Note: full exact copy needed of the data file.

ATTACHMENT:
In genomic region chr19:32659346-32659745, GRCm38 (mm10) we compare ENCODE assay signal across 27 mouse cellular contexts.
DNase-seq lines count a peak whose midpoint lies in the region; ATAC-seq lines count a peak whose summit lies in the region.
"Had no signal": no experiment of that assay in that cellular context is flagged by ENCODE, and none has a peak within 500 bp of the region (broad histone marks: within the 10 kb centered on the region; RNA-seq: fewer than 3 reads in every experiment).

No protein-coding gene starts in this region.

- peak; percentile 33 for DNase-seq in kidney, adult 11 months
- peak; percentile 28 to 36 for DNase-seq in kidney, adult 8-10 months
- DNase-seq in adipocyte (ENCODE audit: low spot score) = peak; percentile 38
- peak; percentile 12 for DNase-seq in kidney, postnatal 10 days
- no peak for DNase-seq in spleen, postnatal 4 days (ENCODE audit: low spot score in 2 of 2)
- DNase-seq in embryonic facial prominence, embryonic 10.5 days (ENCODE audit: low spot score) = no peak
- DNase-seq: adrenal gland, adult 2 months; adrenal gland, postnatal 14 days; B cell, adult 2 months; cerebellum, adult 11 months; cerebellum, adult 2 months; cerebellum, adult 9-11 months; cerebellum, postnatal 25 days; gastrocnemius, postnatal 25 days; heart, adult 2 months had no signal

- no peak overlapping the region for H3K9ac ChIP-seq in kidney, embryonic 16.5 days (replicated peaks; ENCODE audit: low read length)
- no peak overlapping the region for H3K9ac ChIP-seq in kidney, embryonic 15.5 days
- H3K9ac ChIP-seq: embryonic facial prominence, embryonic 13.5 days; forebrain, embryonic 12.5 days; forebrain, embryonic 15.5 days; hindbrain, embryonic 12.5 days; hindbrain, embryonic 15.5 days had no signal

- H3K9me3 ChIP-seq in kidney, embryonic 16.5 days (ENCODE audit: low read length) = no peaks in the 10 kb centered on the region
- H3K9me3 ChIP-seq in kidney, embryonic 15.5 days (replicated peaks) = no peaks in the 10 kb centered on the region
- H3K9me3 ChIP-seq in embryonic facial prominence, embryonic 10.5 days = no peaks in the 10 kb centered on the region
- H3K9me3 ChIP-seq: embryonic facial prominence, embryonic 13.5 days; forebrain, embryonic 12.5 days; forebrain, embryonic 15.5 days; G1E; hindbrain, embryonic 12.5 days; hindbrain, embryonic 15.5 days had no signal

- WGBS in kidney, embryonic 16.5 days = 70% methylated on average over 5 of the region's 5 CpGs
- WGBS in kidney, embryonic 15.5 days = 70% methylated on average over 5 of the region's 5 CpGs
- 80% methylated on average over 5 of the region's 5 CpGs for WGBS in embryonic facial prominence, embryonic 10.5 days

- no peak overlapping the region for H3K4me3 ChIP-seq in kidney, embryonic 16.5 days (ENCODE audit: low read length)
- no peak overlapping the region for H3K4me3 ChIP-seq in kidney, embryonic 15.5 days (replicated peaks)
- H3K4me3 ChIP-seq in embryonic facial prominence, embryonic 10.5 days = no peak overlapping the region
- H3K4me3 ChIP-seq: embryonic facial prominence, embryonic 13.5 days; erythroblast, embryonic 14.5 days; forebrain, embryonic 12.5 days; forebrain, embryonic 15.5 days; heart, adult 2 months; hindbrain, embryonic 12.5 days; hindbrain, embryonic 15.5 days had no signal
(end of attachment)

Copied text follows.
In genomic region chr19:32659346-32659745, GRCm38 (mm10) we compare ENCODE assay signal across 27 mouse cellular contexts.
DNase-seq lines count a peak whose midpoint lies in the region; ATAC-seq lines count a peak whose summit lies in the region.
"Had no signal": no experiment of that assay in that cellular context is flagged by ENCODE, and none has a peak within 500 bp of the region (broad histone marks: within the 10 kb centered on the region; RNA-seq: fewer than 3 reads in every experiment).

No protein-coding gene starts in this region.

- peak; percentile 33 for DNase-seq in kidney, adult 11 months
- peak; percentile 28 to 36 for DNase-seq in kidney, adult 8-10 months
- DNase-seq in adipocyte (ENCODE audit: low spot score) = peak; percentile 38
- peak; percentile 12 for DNase-seq in kidney, postnatal 10 days
- no peak for DNase-seq in spleen, postnatal 4 days (ENCODE audit: low spot score in 2 of 2)
- DNase-seq in embryonic facial prominence, embryonic 10.5 days (ENCODE audit: low spot score) = no peak
- DNase-seq: adrenal gland, adult 2 months; adrenal gland, postnatal 14 days; B cell, adult 2 months; cerebellum, adult 11 months; cerebellum, adult 2 months; cerebellum, adult 9-11 months; cerebellum, postnatal 25 days; gastrocnemius, postnatal 25 days; heart, adult 2 months had no signal

- no peak overlapping the region for H3K9ac ChIP-seq in kidney, embryonic 16.5 days (replicated peaks; ENCODE audit: low read length)
- no peak overlapping the region for H3K9ac ChIP-seq in kidney, embryonic 15.5 days
- H3K9ac ChIP-seq: embryonic facial prominence, embryonic 13.5 days; forebrain, embryonic 12.5 days; forebrain, embryonic 15.5 days; hindbrain, embryonic 12.5 days; hindbrain, embryonic 15.5 days had no signal

- H3K9me3 ChIP-seq in kidney, embryonic 16.5 days (ENCODE audit: low read length) = no peaks in the 10 kb centered on the region
- H3K9me3 ChIP-seq in kidney, embryonic 15.5 days (replicated peaks) = no peaks in the 10 kb centered on the region
- H3K9me3 ChIP-seq in embryonic facial prominence, embryonic 10.5 days = no peaks in the 10 kb centered on the region
- H3K9me3 ChIP-seq: embryonic facial prominence, embryonic 13.5 days; forebrain, embryonic 12.5 days; forebrain, embryonic 15.5 days; G1E; hindbrain, embryonic 12.5 days; hindbrain, embryonic 15.5 days had no signal

- WGBS in kidney, embryonic 16.5 days = 70% methylated on average over 5 of the region's 5 CpGs
- WGBS in kidney, embryonic 15.5 days = 70% methylated on average over 5 of the region's 5 CpGs
- 80% methylated on average over 5 of the region's 5 CpGs for WGBS in embryonic facial prominence, embryonic 10.5 days

- no peak overlapping the region for H3K4me3 ChIP-seq in kidney, embryonic 16.5 days (ENCODE audit: low read length)
- no peak overlapping the region for H3K4me3 ChIP-seq in kidney, embryonic 15.5 days (replicated peaks)
- H3K4me3 ChIP-seq in embryonic facial prominence, embryonic 10.5 days = no peak overlapping the region
- H3K4me3 ChIP-seq: embryonic facial prominence, embryonic 13.5 days; erythroblast, embryonic 14.5 days; forebrain, embryonic 12.5 days; forebrain, embryonic 15.5 days; heart, adult 2 months; hindbrain, embryonic 12.5 days; hindbrain, embryonic 15.5 days had no signal